One of the most significant biological discoveries of the past decade is represented by the reality that the vast majority of the transcribed genomic output is comprised of diverse classes of non-coding RNAs (ncRNAs) that may play key roles and/or be affected by many biochemical cellular processes (i.e. RNA editing), with implications in human health and disease. With 90% of the human genome being transcribed and novel classes of ncRNA emerging (tRNA-derived small RNAs and circular RNAs among others), the great majority of the human transcriptome suggests that many important ncRNA functions/processes are yet to be discovered. An approach to filling such vast void of knowledge has been recently provided by the increasing application of next-generation sequencing (NGS), offering the unprecedented opportunity to obtain a more accurate profiling with higher resolution, increased throughput, sequencing depth, and low experimental complexity, concurrently posing an increasing challenge in terms of efficiency, accuracy and usability of data analysis software. This review provides an overview of ncRNAs, NGS technology and the most recent/popular computational approaches and the challenges they attempt to solve, which are essential to a more sensitive and comprehensive ncRNA annotation capable of furthering our understanding of this still vastly uncharted genomic territory. This article is protected by copyright. All rights reserved.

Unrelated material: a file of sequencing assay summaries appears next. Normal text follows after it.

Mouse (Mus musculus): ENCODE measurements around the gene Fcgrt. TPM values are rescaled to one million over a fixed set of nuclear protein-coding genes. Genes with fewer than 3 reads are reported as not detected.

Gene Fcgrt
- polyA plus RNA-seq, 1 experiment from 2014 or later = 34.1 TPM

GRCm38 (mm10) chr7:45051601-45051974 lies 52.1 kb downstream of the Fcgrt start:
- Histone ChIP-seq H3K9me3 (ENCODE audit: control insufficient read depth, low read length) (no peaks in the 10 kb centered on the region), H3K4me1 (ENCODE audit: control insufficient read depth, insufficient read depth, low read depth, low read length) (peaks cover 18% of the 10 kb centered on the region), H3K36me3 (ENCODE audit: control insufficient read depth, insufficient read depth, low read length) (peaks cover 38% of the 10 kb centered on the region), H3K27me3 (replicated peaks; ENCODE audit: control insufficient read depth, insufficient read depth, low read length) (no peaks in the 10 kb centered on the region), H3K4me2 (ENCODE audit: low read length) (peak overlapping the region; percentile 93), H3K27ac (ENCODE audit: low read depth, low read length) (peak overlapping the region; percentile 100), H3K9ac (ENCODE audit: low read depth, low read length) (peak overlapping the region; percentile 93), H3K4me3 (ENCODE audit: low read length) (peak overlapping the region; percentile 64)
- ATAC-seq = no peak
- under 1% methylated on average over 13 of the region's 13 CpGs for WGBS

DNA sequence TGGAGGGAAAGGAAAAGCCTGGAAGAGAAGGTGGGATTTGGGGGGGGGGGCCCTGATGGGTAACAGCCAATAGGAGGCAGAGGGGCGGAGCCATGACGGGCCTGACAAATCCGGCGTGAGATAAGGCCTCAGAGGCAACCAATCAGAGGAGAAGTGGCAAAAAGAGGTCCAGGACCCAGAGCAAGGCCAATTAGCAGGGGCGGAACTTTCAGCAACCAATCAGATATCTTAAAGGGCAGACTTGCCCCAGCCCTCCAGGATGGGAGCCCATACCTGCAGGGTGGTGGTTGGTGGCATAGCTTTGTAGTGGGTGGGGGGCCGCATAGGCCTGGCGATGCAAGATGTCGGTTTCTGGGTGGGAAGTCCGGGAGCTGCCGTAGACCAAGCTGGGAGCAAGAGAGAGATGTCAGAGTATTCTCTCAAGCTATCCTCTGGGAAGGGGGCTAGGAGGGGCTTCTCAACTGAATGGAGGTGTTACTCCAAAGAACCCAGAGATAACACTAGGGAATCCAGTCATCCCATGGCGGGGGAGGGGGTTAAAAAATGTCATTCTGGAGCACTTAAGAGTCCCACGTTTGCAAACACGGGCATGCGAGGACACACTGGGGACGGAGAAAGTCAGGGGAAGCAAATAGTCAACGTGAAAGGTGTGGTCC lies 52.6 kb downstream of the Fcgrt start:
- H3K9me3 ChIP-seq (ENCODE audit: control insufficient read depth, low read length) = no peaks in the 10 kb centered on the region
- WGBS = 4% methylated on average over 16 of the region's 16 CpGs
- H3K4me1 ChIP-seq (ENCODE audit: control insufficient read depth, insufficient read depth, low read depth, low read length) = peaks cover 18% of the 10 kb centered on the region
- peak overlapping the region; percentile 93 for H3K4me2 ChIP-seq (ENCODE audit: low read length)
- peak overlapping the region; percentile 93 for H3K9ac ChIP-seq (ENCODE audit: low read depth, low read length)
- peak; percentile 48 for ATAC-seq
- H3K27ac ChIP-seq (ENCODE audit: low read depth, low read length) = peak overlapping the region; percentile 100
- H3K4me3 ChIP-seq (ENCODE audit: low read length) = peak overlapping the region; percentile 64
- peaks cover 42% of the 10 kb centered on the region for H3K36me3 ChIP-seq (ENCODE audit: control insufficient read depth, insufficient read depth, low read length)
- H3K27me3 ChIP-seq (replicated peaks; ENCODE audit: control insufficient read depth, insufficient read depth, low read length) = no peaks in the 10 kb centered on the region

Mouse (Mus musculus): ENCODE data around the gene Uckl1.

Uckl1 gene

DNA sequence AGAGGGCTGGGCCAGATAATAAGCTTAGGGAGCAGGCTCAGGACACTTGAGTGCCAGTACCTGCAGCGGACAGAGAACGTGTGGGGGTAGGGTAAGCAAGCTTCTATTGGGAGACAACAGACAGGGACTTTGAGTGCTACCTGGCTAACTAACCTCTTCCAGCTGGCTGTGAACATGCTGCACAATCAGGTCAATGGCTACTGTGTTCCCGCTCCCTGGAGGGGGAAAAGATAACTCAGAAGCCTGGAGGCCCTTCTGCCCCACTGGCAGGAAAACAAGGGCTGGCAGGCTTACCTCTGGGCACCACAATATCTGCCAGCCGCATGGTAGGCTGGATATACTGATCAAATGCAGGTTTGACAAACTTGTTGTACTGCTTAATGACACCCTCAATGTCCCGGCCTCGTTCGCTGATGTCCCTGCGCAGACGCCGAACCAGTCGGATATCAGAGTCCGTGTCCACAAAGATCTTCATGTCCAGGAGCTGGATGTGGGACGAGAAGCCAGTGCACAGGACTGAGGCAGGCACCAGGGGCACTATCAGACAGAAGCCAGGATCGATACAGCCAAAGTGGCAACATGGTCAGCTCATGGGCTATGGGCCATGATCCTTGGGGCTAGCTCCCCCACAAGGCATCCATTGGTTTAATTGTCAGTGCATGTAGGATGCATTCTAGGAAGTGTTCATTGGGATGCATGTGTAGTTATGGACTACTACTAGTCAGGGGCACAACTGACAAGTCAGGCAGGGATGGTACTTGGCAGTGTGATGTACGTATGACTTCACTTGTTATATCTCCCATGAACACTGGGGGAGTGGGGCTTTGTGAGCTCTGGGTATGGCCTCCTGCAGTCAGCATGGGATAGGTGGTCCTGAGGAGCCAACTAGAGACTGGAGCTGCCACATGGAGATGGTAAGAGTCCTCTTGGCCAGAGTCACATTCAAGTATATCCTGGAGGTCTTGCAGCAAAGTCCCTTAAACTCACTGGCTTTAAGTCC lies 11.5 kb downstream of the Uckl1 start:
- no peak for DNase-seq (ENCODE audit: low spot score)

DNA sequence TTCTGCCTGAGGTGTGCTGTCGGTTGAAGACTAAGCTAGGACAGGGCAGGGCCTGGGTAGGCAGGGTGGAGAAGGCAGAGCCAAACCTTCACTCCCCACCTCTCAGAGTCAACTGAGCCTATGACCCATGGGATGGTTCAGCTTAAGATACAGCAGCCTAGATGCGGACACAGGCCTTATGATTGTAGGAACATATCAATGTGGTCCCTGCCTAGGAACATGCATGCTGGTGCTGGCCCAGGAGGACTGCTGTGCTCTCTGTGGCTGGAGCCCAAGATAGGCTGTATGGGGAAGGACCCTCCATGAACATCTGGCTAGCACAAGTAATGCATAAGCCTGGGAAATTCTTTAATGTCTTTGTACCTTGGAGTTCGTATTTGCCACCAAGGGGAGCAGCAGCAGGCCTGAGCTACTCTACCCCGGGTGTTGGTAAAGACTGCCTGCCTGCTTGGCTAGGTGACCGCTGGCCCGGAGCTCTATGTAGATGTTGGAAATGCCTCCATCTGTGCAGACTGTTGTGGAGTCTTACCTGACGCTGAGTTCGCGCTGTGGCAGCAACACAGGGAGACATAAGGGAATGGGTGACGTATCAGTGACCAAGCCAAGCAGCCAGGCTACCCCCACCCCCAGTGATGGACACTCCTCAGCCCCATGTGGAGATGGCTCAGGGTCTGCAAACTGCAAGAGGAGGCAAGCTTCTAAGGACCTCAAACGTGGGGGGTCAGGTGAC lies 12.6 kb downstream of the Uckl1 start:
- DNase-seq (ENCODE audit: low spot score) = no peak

This article is protected by copyright. All rights reserved.